Jeremiah 51:46
(46) And lest your heart faint . . .--Better, Let not your heart faint; fear ye not . . .

For the rumour that shall be heard in the land.--It lies in the nature of the case that the final catastrophe of the city would be preceded by a period of uncertainty and suspense. Men would hear of the union of the Medes and Persians under Cyrus, of the murder of Evil-Merodach by Neriglissar, of the death of Neriglissar in fighting against the enemy (B.C. 555). The child-king, whom Berosus calls Laborosoarchod, was dethroned by his nobles after a few months, and was succeeded by the father of the Belshazzar of Daniel 5:1, the Labynetus of Herodotus, whose true name was Nabo-nahid. The whole empire was in the throes of dissolution. The words present a singular parallel to those which speak of "wars and rumours of wars" in Matthew 24:6-7; Luke 21:9.

Verse 46. - And lest your heart faint, etc.; rather, and (beware) lest, etc. A rumour shall both come; rather, for a rumour shall come. The war, then, will last some time, and all kinds of rumours will be in the air. Keil compares Matthew 24:6.

51:1-58 The particulars of this prophecy are dispersed and interwoven, and the same things left and returned to again. Babylon is abundant in treasures, yet neither her waters nor her wealth shall secure her. Destruction comes when they did not think of it. Wherever we are, in the greatest depths, at the greatest distances, we are to remember the Lord our God; and in the times of the greatest fears and hopes, it is most needful to remember the Lord. The feeling excited by Babylon's fall is the same with the New Testament Babylon, Re 18:9,19. The ruin of all who support idolatry, infidelity, and superstition, is needful for the revival of true godliness; and the threatening prophecies of Scripture yield comfort in this view. The great seat of antichristian tyranny, idolatry, and superstition, the persecutor of true Christians, is as certainly doomed to destruction as ancient Babylon. Then will vast multitudes mourn for sin, and seek the Lord. Then will the lost sheep of the house of Israel be brought back to the fold of the good Shepherd, and stray no more. And the exact fulfilment of these ancient prophecies encourages us to faith in all the promises and prophecies of the sacred Scriptures.And lest your heart faint, and ye fear for the rumour that shall be heard in the land,.... The rumour of war in the land of Chaldea; the report of the Medes and Persians preparing to invade it, and besiege Babylon, in the peace of which city the Jews had peace; and therefore might fear they should suffer in the calamities of it; but, lest they should, they are ordered to go cut of it, and accept the liberty that should be granted by the conqueror, who would do them no hurt, but good; and had therefore nothing to fear from him; and, as a token, assuring them of this, the following things are declared; which, when they should observe, they need not be troubled, being forewarned; yea, might take encouragement from it, and believe that their redemption drew nigh:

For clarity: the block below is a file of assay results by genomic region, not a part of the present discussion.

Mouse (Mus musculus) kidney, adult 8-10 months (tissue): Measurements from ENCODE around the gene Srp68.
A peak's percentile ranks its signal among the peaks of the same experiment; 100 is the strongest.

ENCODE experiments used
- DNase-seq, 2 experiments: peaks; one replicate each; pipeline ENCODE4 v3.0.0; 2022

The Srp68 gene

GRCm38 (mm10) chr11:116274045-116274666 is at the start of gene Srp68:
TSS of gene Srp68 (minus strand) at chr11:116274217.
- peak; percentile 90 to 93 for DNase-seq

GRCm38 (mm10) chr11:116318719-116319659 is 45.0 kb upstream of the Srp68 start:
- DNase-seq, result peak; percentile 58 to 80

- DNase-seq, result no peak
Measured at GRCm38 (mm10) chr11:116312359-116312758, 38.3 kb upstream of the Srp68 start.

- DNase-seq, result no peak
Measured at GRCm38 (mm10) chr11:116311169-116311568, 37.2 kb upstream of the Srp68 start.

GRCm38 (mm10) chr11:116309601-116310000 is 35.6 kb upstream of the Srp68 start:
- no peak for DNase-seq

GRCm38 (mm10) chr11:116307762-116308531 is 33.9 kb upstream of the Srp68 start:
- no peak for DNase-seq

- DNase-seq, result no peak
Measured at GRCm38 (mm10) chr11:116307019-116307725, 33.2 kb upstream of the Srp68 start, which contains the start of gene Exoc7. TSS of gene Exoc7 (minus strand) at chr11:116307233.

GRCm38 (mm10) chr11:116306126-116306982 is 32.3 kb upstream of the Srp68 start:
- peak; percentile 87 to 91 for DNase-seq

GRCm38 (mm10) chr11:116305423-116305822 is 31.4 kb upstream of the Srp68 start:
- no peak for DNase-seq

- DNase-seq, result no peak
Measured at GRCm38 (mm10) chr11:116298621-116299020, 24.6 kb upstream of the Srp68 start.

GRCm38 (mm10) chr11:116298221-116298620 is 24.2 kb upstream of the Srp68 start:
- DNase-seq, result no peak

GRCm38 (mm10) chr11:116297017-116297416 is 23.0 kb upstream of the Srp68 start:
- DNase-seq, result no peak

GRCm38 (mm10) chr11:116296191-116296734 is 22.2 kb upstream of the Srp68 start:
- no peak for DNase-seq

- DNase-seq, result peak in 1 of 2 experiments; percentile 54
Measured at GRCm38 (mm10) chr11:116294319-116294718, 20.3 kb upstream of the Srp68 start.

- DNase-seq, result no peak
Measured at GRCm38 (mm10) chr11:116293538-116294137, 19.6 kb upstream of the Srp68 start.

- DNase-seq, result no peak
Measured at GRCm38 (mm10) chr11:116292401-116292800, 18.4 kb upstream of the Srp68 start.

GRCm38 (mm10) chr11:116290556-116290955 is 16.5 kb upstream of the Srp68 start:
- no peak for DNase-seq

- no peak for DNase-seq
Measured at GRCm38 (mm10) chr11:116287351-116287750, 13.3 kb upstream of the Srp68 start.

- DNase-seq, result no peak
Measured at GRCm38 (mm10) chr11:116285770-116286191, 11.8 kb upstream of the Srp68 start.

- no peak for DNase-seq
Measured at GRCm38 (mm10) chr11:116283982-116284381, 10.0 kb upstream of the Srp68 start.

a rumour shall both come one year and after that in another year shall come a rumour; in one year there was a rumour of the great preparation Cyrus was making to invade Chaldea, and besiege Babylon; in another year, that is, the following, as the Targum rightly renders it, there was a second rumour of his coming; and who actually did come into Assyria, but was stopped at the river Gyndes, not being able to pass it for want of boats; and, being enraged at the loss of a favourite horse in it, resolved upon the draining it; which he accomplished, by cutting many sluices and rivulets; in doing which he spent the whole summer; and the spring following came to Babylon, as Herodotus (l) relates; when what is after predicted followed:

and violence in the land, ruler against ruler; the king of Babylon came out with his forces to meet Cyrus, as the same historian says; when a battle ensue, in which the former was beat, and obliged to retire into the city, which then Cyrus besieged; and thus violence and devastations were made in the land by the army of the Medes and Persians; and ruler was against ruler; Cyrus against Belshazzar, and Belshazzar against him. Some read it, "ruler upon ruler" (m); that is, one after another, in a very short time; so Jarchi, Kimchi, and Abarbinel; thus two before Belshazzar, then Darius, and, after Darius, Cyrus.

(l) L. 1. sive Clio, c. 189, 190. (m) "dominator super dominatorem", Pagninus, Montanus, Calvin, Junius & Tremellius, Piscator, Schmidt.

Jeremiah 51:45
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